Opioid Prescription

The objective of the study is to assess the incidence of postoperative opioid prescription; refills in patients undergoing osteochondral autograft transplant (OAT) and osteochondral allograft transplant (OCA) procedures of the knee; (2) to evaluate the effect of filling preoperative opioid prescriptions on the incidence of postoperative filling; and (3) to assess the impact of age, sex, and diagnosis of low-back pain on postoperative opioid prescription filling.

Howver, osteochondral lesions of the knee have the potential; to cause considerable pain and resultant limitations in function. Osteochondral autograft transplant (OAT) and osteochondral allograft transplant (OCA) procedures may be considered; to address these focal cartilage defects, although development of chronic knee pain in these patients has reported.

But the Humana administrative claims database queried for patients undergoing knee OAT; and OCA procedures between 2007 and 2017 by use of Current Procedural Terminology codes. Patients were stratified by age; diagnosis of low-back pain, preoperative opioid use, autograft and allograft procedures, and open and arthroscopic procedures.

Filled an opioid prescription

However, preoperative opioid users defined as those having filled an opioid prescription; within 3 months before surgery. The relative risk (risk ratio) for opioid prescription refills calculated monthly for 12 months. Multivariate logistic regression analysis performed to determine odds ratios (ORs) at 3, 6, and 12 months.

Patients undergoing OAT or OCA procedures were identified by use of the following Current Procedural Terminology codes: 27415 (osteochondral allograft, knee, open), 27416 (osteochondral autograft, knee, open);29866 (arthroscopy, knee, osteochondral autograft), and 29867 (arthroscopy, knee, osteochondral allograft). Procedures were queried as being mutually exclusive, meaning patients included; only if they had the occurrence of 1 of the Current Procedural Terminology codes of interest; without having undergone any of the other 3 procedures.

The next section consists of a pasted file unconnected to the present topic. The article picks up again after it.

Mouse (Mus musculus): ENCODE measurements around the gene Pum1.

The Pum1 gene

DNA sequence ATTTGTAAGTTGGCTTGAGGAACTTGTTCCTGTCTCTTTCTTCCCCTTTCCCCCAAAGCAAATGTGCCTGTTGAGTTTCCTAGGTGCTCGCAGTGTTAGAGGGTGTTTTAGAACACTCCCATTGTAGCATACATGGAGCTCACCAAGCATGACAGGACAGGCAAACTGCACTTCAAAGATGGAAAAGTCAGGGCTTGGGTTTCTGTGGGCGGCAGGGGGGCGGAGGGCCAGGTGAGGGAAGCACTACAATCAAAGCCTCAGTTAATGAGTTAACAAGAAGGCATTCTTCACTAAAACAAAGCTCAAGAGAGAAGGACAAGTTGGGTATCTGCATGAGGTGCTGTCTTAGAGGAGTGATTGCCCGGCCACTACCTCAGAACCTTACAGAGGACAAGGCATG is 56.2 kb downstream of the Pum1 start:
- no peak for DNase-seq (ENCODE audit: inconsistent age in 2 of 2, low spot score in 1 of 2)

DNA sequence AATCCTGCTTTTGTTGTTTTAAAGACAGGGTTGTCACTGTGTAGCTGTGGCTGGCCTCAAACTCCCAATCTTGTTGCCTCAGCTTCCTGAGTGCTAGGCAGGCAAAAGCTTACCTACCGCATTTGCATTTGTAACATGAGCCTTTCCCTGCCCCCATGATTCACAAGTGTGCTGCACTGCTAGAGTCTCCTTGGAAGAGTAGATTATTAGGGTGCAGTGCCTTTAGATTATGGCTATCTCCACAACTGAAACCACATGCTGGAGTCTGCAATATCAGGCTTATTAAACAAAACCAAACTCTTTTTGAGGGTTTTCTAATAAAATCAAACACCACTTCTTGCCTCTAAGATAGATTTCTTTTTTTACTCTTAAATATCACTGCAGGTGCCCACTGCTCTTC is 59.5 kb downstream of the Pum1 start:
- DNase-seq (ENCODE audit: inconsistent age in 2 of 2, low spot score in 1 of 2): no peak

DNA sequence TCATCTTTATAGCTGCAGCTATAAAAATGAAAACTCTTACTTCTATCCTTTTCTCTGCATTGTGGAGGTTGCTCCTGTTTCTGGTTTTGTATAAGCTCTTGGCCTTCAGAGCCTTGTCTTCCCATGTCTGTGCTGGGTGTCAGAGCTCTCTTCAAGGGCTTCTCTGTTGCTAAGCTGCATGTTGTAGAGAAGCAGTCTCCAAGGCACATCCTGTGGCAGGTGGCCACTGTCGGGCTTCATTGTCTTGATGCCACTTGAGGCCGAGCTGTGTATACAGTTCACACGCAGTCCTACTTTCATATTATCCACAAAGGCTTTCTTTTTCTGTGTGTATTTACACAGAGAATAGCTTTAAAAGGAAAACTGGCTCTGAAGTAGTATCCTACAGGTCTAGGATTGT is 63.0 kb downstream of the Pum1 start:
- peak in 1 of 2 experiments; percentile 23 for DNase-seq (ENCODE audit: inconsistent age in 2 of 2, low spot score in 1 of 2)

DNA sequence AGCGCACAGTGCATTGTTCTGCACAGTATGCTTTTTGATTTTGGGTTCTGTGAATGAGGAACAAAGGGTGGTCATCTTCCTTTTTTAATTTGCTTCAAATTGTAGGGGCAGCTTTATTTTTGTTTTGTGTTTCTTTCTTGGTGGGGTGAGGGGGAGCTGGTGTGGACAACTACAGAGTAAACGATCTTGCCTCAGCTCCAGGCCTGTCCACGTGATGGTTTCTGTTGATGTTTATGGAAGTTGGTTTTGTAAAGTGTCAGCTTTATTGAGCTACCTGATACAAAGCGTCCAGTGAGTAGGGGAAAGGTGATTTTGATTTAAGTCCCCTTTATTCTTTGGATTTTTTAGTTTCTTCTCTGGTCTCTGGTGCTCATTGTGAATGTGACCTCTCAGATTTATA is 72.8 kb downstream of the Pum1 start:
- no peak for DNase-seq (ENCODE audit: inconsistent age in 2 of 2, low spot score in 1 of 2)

They identified 300 patients: 133 (44%) underwent OAT and 167 (56%) underwent OCA procedures. But if the patients, 236 (79%) aged 49 years or younger, and 31% of patients filled opioid prescriptions preoperatively. Of those who filled preoperative opioid prescriptions; 28% were still filling prescriptions 12 months after surgery.

Low-back pain increased

However, multivariate analysis showed an increased risk of opioid prescription filling at 3 months (OR, 7.46 [95% confidence interval (CI), 3.26-17.38]), 6 months (OR, 15.41 [95% CI, 5.52-41.99]); and 12 months (OR, 13.45 [95% CI, 5.41-33.75]) postoperatively in preoperative opioid users. Filling opioid prescriptions preoperatively increased the risk of postoperative filling of opioid prescriptions; after cartilage restoration procedures of the knee.

Over 30% of patients were found to have filled an opioid prescription preoperatively. Univariate analysis showed that age of 50 years or older and low-back pain increased; the risk of postoperative prescription refilling, but only age of 50 years or older provided a significantly increased risk at 3 months postoperatively using a multivariate analysis.

However, results showed 31% of patients filled opioid prescriptions preoperatively. Twenty-eight percent of patients who filled opioid prescriptions preoperatively; still filled prescriptions 12 months postoperatively. There was an increased risk for opioid prescription filling; in preoperative opioid users at 3, 6 and 12 months postoperatively.